Who doesn’t dream of a comfortable retirement in a place they love? With research, hard work, and a dose of luck, that dream could be your reality. These are the most to least expensive states to retire in the US.
By the Numbers
A 2022 report released by Zippia analyzed each state on the following five factors: median house cost, monthly homeowner cost, cost of living, Medicare Advantage cost, and state Medicare spend per person. Every state received a ranking of 1 to 50 for each factor, with the median score determining its ultimate place on the list.
With the highest cost of living in America, Hawaii may remain a pipe dream for hopeful retirees. Paired with the nation’s highest median home cost ($587,700), the Rainbow State may be out of reach for many retirees wanting to cross state lines. Other beachy locales like Florida and Alabama’s Gulf Coast provide a sandy (and more affordable) alternative.
Those looking to retire among the Rocky Mountains may want to gird their wallets; Colorado has some of the highest home prices in the nation, with a median home cost of $313,600. Its Medicare spending is among the lowest.
While median home costs are more reasonable in the Pacific Northwest than certain other parts of the US, Oregon’s low Medicare spending and high cost of living make it a less-than-ideal spot for retirees to relax.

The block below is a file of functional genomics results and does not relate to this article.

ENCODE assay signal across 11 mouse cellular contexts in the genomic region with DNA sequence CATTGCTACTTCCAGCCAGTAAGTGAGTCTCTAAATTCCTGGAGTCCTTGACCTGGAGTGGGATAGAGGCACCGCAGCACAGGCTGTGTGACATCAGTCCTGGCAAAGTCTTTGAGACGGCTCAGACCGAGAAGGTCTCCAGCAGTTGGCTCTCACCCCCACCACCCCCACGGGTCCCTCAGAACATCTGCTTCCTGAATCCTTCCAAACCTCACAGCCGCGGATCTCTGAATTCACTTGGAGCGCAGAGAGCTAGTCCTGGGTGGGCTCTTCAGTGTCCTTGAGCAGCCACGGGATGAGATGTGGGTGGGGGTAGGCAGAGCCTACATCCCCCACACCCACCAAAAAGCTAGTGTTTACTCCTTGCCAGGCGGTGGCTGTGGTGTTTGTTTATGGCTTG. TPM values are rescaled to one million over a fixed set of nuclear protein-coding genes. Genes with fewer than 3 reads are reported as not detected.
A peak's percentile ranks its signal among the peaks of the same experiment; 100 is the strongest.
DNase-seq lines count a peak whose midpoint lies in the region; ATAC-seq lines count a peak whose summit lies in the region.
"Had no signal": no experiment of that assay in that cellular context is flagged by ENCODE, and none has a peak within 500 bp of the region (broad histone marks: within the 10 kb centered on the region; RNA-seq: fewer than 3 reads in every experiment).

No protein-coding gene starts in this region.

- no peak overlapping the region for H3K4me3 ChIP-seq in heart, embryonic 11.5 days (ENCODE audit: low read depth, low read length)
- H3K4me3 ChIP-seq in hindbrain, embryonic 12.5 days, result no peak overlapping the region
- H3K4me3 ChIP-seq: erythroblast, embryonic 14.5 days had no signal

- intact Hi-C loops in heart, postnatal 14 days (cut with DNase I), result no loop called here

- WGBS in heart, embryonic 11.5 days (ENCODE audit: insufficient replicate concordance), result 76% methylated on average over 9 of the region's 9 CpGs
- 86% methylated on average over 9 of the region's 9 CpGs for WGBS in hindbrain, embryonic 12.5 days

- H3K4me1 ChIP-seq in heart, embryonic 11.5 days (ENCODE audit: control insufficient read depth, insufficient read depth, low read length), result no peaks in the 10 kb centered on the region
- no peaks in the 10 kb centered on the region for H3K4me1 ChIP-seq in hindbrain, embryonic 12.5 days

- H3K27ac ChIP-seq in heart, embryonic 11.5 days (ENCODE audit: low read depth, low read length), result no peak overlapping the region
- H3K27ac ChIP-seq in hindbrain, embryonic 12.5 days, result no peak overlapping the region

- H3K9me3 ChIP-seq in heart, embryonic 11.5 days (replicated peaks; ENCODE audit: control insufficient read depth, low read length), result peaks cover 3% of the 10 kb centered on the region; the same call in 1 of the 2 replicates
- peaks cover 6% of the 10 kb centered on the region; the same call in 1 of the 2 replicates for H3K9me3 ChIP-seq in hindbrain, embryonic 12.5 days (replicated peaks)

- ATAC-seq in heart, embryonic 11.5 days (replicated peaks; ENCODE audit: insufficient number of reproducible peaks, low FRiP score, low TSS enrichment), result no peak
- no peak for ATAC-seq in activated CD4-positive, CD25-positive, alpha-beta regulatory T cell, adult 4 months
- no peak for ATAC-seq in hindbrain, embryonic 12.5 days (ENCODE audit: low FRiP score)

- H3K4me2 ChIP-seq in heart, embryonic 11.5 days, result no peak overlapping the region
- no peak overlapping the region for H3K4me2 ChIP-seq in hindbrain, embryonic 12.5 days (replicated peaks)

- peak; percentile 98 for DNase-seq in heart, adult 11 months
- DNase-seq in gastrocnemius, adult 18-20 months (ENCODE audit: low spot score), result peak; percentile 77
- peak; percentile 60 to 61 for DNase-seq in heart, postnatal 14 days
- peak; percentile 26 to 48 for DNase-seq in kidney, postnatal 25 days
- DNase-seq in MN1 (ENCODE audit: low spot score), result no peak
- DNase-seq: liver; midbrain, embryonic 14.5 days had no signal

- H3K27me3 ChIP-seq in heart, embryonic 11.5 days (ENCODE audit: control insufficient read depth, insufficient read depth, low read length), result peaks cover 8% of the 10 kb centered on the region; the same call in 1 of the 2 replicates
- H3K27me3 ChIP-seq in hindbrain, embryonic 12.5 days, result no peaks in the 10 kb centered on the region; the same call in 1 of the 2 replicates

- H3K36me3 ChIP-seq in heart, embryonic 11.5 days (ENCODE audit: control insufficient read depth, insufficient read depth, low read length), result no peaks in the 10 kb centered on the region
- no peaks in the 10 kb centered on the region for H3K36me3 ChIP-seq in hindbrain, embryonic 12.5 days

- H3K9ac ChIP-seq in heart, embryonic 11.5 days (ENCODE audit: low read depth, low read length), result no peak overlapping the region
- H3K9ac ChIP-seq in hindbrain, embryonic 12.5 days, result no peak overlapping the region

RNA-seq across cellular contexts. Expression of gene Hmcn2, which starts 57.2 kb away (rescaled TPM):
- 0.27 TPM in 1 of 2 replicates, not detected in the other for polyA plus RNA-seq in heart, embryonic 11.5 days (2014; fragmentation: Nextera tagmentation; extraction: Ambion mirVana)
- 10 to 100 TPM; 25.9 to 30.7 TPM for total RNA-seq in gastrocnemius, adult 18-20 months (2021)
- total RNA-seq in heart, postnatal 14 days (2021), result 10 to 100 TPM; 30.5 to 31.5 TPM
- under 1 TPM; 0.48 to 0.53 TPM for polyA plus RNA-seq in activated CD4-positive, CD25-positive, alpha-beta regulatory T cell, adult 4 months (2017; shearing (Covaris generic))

With the lowest Medicare spending of almost any other state in the US, Washington ranks among the most expensive states to retire. Pair that with a high cost of living and a median home price of over $311,000, and retiring to the suburbs of Seattle starts to look out of reach.
In addition to an average of almost 50 inches of snow per year, Massachusetts also has one of the highest costs of living in America at $59,560 annually. Paired with a median home cost of $366,800, the cost of retiring in The Bay State may be more than some retirees are willing to pay.
Are you dreaming of retiring to a quaint New England B&B in a charming Vermont town? Living the dream will cost you: Roughly 27% of Vermont seniors spend 30% or more of their income on home ownership expenses.
7: New Jersey
With a median home cost of $327,900 and an annual cost of living over $56,000, New Jersey is looking less and less like a likely retirement destination for seniors, despite its coastal location and proximity to multiple international airports.
Quaint, quiet Connecticut might seem like a dream destination for retirees. But with the third highest cost of living in the nation, it might be better to only visit on vacation.
9: New Hampshire
Those looking to retire along the New England coast might want to double-check their bank accounts. More than 25% of New Hampshire seniors spend 30% or more of their annual income on home ownership costs.
While homeownership isn’t a major expense in Minnesota, sky-high medical bills are. A combination of low Medicare contributions and high Medicare Advantage costs make The Land of 10,000 Lakes an expensive place for doctor’s appointments.
11: Rhode Island
If spending a quarter of a million dollars on your dream retirement home doesn’t raise an eyebrow, then retiring to Rhode Island may not be a bad idea. Just be sure to budget for its $53,240 average annual cost of living.
Low Medicare spending paired with a high cost of living makes Virginia a less-than-ideal spot to retire. However, retirees who can afford to build a house on the beach will find it a cheaper option than Hawaii.
13: New York